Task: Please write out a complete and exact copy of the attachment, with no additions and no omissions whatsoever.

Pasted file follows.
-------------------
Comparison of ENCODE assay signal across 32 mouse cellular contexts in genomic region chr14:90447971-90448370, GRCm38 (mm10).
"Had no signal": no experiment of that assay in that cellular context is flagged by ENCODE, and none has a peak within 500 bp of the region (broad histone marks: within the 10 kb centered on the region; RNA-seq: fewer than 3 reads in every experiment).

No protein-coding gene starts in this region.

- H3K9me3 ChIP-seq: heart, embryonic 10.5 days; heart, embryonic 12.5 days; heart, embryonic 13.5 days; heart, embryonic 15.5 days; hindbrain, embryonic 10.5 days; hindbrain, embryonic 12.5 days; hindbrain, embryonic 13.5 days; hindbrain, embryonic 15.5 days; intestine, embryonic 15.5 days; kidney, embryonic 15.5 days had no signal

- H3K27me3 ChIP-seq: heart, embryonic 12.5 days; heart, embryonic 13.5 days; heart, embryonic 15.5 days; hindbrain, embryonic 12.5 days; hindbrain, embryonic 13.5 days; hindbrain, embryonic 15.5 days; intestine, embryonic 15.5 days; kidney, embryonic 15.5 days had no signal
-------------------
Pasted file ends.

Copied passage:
Comparison of ENCODE assay signal across 32 mouse cellular contexts in genomic region chr14:90447971-90448370, GRCm38 (mm10).
"Had no signal": no experiment of that assay in that cellular context is flagged by ENCODE, and none has a peak within 500 bp of the region (broad histone marks: within the 10 kb centered on the region; RNA-seq: fewer than 3 reads in every experiment).

No protein-coding gene starts in this region.

- H3K9me3 ChIP-seq: heart, embryonic 10.5 days; heart, embryonic 12.5 days; heart, embryonic 13.5 days; heart, embryonic 15.5 days; hindbrain, embryonic 10.5 days; hindbrain, embryonic 12.5 days; hindbrain, embryonic 13.5 days; hindbrain, embryonic 15.5 days; intestine, embryonic 15.5 days; kidney, embryonic 15.5 days had no signal

- H3K27me3 ChIP-seq: heart, embryonic 12.5 days; heart, embryonic 13.5 days; heart, embryonic 15.5 days; hindbrain, embryonic 12.5 days; hindbrain, embryonic 13.5 days; hindbrain, embryonic 15.5 days; intestine, embryonic 15.5 days; kidney, embryonic 15.5 days had no signal